ENGLEWOOD, Colo. -- When John Elway says he wants to be "ready for anything" by the time the draft opens Thursday night, he means everything.
Sitting near the bottom of the first round of this week's draft, the Denver Broncos executive vice president of football operations/general manager said Monday he's prepared to do what needs to be done to secure the players they want. Elway said the team is certainly willing to stay put at the 31st pick. They would also move up if they see an opportunity to snag a player they deem worthy of the capital it would take to make the move, or would move down as Elway did in 2012 when he traded out of the first round.
"We're looking at the options of moving up, but we're also looking at the possibility of moving back," Elway said. "Leading up to the draft there's going to be plenty of talk out there, and until you really get to draft day you never really know what's going to happen."
The Broncos have a routine allotment of picks at the moment -- one in each of the seven rounds. They enter this week's three-day affair coming off back-to-back 13-3 seasons, including a Super Bowl trip, and -- as Elway said -- no roster holes that need immediate attention.
"We don't feel we have huge holes so we're going to try to pick football players we believe can make our football team and also help us," Elway said.
With Wesley Woodyard having signed with the Titans in free agency, the biggest hole on the depth chart may be at middle linebacker. The Broncos took some swings at linebackers during free agency, but did not sign any of them. Elway, as he has said throughout the offseason, reaffirmed Monday his belief that the job could be filled in-house with Nate Irving handling the duties on first and second downs and safety T.J. Ward as an option in some of the team's third-down packages.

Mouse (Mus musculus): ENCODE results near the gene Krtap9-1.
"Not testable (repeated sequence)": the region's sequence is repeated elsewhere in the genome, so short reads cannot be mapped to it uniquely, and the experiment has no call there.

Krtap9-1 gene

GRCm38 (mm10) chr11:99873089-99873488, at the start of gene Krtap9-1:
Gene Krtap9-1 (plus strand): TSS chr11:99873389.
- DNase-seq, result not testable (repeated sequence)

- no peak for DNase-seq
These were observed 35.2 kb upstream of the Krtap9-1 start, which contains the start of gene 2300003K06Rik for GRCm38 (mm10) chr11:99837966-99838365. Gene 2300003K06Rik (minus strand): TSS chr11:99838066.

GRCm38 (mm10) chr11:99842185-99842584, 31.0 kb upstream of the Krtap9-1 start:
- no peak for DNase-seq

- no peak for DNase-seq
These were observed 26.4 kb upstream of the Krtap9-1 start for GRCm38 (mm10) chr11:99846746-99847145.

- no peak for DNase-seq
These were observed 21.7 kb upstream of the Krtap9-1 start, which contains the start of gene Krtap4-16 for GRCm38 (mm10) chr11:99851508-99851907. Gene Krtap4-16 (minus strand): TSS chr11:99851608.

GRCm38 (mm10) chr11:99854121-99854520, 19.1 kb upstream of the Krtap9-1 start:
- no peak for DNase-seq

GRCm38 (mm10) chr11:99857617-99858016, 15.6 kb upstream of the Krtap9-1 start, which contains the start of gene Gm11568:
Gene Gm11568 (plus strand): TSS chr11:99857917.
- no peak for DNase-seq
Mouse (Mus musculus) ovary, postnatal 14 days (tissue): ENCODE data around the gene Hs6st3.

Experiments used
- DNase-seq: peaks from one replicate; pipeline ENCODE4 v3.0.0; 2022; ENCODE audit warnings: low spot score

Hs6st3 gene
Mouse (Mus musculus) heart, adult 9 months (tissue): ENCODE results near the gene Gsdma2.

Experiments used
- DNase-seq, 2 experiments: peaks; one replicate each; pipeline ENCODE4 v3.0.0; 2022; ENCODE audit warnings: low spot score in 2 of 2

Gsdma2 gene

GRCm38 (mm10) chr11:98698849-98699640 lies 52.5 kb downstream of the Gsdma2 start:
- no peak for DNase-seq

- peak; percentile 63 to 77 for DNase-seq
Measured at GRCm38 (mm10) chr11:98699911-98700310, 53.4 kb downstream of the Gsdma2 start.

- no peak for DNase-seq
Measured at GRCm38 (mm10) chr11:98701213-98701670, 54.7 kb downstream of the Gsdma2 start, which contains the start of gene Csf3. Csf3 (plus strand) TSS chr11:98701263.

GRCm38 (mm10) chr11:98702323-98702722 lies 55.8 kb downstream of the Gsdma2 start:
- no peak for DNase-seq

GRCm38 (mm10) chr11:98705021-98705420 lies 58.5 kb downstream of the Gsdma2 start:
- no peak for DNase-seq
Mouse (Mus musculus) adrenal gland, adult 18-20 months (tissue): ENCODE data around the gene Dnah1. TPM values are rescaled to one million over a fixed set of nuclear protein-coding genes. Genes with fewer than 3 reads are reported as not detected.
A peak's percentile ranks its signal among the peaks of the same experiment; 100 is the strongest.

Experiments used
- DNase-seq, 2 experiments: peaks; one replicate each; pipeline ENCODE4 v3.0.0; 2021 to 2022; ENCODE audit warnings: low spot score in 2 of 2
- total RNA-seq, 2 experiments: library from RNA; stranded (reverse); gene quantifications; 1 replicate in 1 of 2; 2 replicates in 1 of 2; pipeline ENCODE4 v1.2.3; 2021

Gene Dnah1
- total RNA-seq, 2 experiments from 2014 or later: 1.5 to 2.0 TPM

"I don't know that is necessarily a need, we feel pretty good about Nate, especially on first and second down," Elway said. " ... We're more concerned ... on third down. T.J. Ward is an option there, he does a tremendous job in the box."
If the Broncos do get any interest for a trade Thursday night, it will most likely come from a team that wants back into the first round to take a quarterback it desires.
There is also the matter of the "fifth-year" option available to teams for first-round picks in the current collective bargaining agreement. Grabbing a quarterback in the first round that a team believed could be a potential long-term starter would give the team the ability to have a fifth year on the contract instead of four on rookie deals for players selected in the second round or later.
"I think it adds to it, there's no question, especially with the quarterbacks," Elway said. "It makes the end of the first round more inviting."
Elway, a staunch believer in the "best-player-available" philosophy during the draft, said if an offensive tackle or guard was the most highly-graded player at No. 31, the team would not hesitate to take the player. If all of the cornerbacks the team likes are gone by the 31st pick, the strength of the board will likely be an edge rusher or an offensive lineman.
Also, Monday the Broncos added some help in the defensive line when they signed defensive tackle Marvin Austin. Austin, a second-round pick by the New York Giants in the 2011 draft, has been de-railed some by injuries thus far in his career.
He missed his rookie season with a torn pectoral muscle and he was waived last year by the Dallas Cowboys after injuring his back in practice. He later had surgery, but after working him out last week, Elway said Austin will join the team healthy.
"He was a guy who really had a first-round grade three years ago ... he had some injuries," Elway said. "We worked him out last week and he's healed from his back surgery."